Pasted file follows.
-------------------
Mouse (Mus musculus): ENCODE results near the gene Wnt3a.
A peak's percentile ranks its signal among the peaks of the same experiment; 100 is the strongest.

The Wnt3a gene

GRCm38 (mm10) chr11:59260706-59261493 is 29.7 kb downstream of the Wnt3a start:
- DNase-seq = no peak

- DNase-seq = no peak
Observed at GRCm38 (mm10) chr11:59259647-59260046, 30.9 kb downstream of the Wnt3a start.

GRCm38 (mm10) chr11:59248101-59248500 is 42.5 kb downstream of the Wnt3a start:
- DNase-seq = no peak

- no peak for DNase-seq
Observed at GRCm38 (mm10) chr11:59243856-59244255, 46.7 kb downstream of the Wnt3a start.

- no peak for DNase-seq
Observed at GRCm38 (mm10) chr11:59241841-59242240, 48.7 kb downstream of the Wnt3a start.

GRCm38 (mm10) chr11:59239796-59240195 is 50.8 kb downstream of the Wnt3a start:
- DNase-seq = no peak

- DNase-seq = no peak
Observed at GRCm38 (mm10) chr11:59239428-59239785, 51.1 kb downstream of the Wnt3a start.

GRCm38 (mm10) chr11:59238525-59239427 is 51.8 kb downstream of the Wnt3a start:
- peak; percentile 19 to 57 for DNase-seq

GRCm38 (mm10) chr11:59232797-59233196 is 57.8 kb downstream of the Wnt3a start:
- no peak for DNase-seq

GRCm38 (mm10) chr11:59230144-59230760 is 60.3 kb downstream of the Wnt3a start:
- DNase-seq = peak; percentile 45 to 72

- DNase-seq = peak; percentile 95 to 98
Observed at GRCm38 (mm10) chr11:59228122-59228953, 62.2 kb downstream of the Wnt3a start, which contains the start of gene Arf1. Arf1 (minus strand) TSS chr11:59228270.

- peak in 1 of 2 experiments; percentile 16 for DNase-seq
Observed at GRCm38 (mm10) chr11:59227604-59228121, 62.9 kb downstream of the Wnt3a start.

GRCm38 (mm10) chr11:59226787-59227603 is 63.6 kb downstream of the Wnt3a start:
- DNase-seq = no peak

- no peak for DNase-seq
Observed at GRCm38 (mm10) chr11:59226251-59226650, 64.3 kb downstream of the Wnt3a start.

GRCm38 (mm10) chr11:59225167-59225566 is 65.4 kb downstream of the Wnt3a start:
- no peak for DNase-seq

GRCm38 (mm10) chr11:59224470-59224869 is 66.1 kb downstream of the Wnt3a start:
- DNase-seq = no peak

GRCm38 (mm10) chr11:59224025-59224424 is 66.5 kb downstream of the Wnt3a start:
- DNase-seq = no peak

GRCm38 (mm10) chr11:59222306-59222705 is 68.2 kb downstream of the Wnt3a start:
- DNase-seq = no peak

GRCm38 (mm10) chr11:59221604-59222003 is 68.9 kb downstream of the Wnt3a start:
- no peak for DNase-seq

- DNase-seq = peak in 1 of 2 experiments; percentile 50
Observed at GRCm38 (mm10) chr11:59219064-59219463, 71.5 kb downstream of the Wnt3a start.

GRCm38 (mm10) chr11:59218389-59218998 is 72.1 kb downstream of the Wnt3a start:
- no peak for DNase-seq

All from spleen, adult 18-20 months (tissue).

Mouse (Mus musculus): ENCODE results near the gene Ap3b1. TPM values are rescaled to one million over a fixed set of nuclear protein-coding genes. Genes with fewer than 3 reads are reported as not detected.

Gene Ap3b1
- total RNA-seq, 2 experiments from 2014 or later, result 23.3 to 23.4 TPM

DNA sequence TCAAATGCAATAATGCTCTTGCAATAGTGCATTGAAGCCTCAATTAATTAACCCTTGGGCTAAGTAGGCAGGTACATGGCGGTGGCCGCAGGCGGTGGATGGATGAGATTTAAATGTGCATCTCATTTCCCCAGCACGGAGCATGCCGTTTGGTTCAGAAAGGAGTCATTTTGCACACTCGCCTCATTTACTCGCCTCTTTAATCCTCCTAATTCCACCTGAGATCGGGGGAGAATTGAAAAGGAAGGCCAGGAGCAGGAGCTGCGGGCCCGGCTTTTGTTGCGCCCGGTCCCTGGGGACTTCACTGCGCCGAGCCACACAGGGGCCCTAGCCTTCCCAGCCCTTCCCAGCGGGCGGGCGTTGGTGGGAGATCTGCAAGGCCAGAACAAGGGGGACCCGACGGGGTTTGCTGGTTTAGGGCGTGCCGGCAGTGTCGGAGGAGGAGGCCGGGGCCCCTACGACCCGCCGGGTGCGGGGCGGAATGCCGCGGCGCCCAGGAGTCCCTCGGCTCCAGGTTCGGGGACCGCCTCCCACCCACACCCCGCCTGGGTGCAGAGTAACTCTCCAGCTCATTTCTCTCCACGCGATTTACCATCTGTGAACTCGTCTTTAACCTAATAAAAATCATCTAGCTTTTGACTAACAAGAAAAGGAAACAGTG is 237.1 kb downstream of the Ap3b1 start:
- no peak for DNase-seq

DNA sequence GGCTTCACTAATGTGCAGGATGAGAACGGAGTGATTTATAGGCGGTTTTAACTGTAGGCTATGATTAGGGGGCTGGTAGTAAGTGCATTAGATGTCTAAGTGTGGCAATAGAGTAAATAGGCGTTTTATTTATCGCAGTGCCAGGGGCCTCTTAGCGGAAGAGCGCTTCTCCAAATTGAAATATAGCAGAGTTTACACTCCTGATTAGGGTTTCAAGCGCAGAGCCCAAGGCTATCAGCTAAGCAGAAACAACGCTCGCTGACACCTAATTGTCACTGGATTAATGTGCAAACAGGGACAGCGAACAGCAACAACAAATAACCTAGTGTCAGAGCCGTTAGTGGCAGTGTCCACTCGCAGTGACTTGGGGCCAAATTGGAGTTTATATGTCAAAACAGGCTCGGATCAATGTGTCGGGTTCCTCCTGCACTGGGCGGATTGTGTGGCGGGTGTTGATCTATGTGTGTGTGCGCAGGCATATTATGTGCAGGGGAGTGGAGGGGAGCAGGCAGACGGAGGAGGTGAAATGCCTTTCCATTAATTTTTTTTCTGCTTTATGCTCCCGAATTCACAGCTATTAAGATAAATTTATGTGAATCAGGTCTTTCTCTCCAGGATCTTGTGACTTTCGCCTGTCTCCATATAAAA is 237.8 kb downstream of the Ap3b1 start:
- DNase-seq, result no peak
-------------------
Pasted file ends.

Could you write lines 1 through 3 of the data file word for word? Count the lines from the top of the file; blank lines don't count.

Mouse (Mus musculus): ENCODE results near the gene Wnt3a.
A peak's percentile ranks its signal among the peaks of the same experiment; 100 is the strongest.

The Wnt3a gene